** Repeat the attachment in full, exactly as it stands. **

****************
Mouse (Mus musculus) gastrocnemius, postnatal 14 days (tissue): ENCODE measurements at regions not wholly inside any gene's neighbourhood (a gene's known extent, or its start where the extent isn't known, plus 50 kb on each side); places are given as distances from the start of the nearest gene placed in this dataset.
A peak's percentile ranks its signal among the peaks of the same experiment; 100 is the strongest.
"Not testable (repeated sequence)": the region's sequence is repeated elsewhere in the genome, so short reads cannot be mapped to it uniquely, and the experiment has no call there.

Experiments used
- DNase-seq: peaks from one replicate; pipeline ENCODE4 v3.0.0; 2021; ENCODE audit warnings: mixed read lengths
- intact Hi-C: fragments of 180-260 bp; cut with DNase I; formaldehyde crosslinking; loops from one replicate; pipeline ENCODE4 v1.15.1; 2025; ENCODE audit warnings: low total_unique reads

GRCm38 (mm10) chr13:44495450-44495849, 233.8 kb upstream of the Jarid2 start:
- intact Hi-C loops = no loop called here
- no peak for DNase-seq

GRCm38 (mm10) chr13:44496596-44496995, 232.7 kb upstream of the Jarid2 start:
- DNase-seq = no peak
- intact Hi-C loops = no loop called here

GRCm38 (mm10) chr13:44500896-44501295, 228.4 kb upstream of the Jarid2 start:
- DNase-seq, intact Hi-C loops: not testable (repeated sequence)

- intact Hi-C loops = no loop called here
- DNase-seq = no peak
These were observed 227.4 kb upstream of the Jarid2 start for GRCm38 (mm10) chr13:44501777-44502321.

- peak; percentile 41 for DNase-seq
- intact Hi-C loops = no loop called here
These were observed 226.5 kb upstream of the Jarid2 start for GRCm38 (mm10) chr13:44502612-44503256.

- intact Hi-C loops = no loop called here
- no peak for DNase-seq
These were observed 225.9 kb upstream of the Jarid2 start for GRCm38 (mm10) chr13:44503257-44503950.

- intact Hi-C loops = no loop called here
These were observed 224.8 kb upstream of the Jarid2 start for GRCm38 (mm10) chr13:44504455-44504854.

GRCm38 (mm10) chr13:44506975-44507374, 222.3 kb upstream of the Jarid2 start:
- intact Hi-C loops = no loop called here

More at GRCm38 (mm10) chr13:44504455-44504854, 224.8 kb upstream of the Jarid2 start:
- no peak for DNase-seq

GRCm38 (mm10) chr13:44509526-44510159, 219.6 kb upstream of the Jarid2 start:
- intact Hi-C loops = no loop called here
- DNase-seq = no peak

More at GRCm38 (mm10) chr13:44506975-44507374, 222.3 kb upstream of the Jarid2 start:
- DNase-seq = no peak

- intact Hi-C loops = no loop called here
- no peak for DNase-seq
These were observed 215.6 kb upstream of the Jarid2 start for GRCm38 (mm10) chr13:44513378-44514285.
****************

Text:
Mouse (Mus musculus) gastrocnemius, postnatal 14 days (tissue): ENCODE measurements at regions not wholly inside any gene's neighbourhood (a gene's known extent, or its start where the extent isn't known, plus 50 kb on each side); places are given as distances from the start of the nearest gene placed in this dataset.
A peak's percentile ranks its signal among the peaks of the same experiment; 100 is the strongest.
"Not testable (repeated sequence)": the region's sequence is repeated elsewhere in the genome, so short reads cannot be mapped to it uniquely, and the experiment has no call there.

Experiments used
- DNase-seq: peaks from one replicate; pipeline ENCODE4 v3.0.0; 2021; ENCODE audit warnings: mixed read lengths
- intact Hi-C: fragments of 180-260 bp; cut with DNase I; formaldehyde crosslinking; loops from one replicate; pipeline ENCODE4 v1.15.1; 2025; ENCODE audit warnings: low total_unique reads

GRCm38 (mm10) chr13:44495450-44495849, 233.8 kb upstream of the Jarid2 start:
- intact Hi-C loops = no loop called here
- no peak for DNase-seq

GRCm38 (mm10) chr13:44496596-44496995, 232.7 kb upstream of the Jarid2 start:
- DNase-seq = no peak
- intact Hi-C loops = no loop called here

GRCm38 (mm10) chr13:44500896-44501295, 228.4 kb upstream of the Jarid2 start:
- DNase-seq, intact Hi-C loops: not testable (repeated sequence)

- intact Hi-C loops = no loop called here
- DNase-seq = no peak
These were observed 227.4 kb upstream of the Jarid2 start for GRCm38 (mm10) chr13:44501777-44502321.

- peak; percentile 41 for DNase-seq
- intact Hi-C loops = no loop called here
These were observed 226.5 kb upstream of the Jarid2 start for GRCm38 (mm10) chr13:44502612-44503256.

- intact Hi-C loops = no loop called here
- no peak for DNase-seq
These were observed 225.9 kb upstream of the Jarid2 start for GRCm38 (mm10) chr13:44503257-44503950.

- intact Hi-C loops = no loop called here
These were observed 224.8 kb upstream of the Jarid2 start for GRCm38 (mm10) chr13:44504455-44504854.

GRCm38 (mm10) chr13:44506975-44507374, 222.3 kb upstream of the Jarid2 start:
- intact Hi-C loops = no loop called here

More at GRCm38 (mm10) chr13:44504455-44504854, 224.8 kb upstream of the Jarid2 start:
- no peak for DNase-seq

GRCm38 (mm10) chr13:44509526-44510159, 219.6 kb upstream of the Jarid2 start:
- intact Hi-C loops = no loop called here
- DNase-seq = no peak

More at GRCm38 (mm10) chr13:44506975-44507374, 222.3 kb upstream of the Jarid2 start:
- DNase-seq = no peak

- intact Hi-C loops = no loop called here
- no peak for DNase-seq
These were observed 215.6 kb upstream of the Jarid2 start for GRCm38 (mm10) chr13:44513378-44514285.